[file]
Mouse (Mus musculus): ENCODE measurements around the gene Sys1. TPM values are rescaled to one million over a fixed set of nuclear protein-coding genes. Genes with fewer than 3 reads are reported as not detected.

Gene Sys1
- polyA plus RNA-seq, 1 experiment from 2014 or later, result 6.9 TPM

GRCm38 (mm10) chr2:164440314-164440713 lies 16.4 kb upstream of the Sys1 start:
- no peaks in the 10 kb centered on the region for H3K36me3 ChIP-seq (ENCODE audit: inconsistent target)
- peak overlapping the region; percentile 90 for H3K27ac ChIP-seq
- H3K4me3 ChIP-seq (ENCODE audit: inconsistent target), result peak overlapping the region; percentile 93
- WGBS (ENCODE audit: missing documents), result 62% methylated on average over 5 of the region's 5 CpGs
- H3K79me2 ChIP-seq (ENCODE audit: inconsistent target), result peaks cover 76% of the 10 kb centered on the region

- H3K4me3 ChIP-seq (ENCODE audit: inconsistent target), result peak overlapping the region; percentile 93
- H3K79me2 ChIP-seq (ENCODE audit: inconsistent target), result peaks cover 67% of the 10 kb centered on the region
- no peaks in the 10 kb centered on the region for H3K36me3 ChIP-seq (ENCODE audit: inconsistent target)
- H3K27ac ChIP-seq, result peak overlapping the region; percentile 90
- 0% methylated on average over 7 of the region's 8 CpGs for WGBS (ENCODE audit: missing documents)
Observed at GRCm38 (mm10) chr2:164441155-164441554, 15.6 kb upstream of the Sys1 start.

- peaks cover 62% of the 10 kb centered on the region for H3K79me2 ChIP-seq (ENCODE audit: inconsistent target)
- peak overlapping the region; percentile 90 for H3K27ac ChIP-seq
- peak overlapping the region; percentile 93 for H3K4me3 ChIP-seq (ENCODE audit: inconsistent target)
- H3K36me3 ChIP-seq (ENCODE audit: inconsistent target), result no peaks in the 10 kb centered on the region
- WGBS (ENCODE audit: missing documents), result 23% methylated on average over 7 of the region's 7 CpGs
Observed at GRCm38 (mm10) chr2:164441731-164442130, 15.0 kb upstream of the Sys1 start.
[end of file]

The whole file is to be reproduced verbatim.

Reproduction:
Mouse (Mus musculus): ENCODE measurements around the gene Sys1. TPM values are rescaled to one million over a fixed set of nuclear protein-coding genes. Genes with fewer than 3 reads are reported as not detected.

Gene Sys1
- polyA plus RNA-seq, 1 experiment from 2014 or later, result 6.9 TPM

GRCm38 (mm10) chr2:164440314-164440713 lies 16.4 kb upstream of the Sys1 start:
- no peaks in the 10 kb centered on the region for H3K36me3 ChIP-seq (ENCODE audit: inconsistent target)
- peak overlapping the region; percentile 90 for H3K27ac ChIP-seq
- H3K4me3 ChIP-seq (ENCODE audit: inconsistent target), result peak overlapping the region; percentile 93
- WGBS (ENCODE audit: missing documents), result 62% methylated on average over 5 of the region's 5 CpGs
- H3K79me2 ChIP-seq (ENCODE audit: inconsistent target), result peaks cover 76% of the 10 kb centered on the region

- H3K4me3 ChIP-seq (ENCODE audit: inconsistent target), result peak overlapping the region; percentile 93
- H3K79me2 ChIP-seq (ENCODE audit: inconsistent target), result peaks cover 67% of the 10 kb centered on the region
- no peaks in the 10 kb centered on the region for H3K36me3 ChIP-seq (ENCODE audit: inconsistent target)
- H3K27ac ChIP-seq, result peak overlapping the region; percentile 90
- 0% methylated on average over 7 of the region's 8 CpGs for WGBS (ENCODE audit: missing documents)
Observed at GRCm38 (mm10) chr2:164441155-164441554, 15.6 kb upstream of the Sys1 start.

- peaks cover 62% of the 10 kb centered on the region for H3K79me2 ChIP-seq (ENCODE audit: inconsistent target)
- peak overlapping the region; percentile 90 for H3K27ac ChIP-seq
- peak overlapping the region; percentile 93 for H3K4me3 ChIP-seq (ENCODE audit: inconsistent target)
- H3K36me3 ChIP-seq (ENCODE audit: inconsistent target), result no peaks in the 10 kb centered on the region
- WGBS (ENCODE audit: missing documents), result 23% methylated on average over 7 of the region's 7 CpGs
Observed at GRCm38 (mm10) chr2:164441731-164442130, 15.0 kb upstream of the Sys1 start.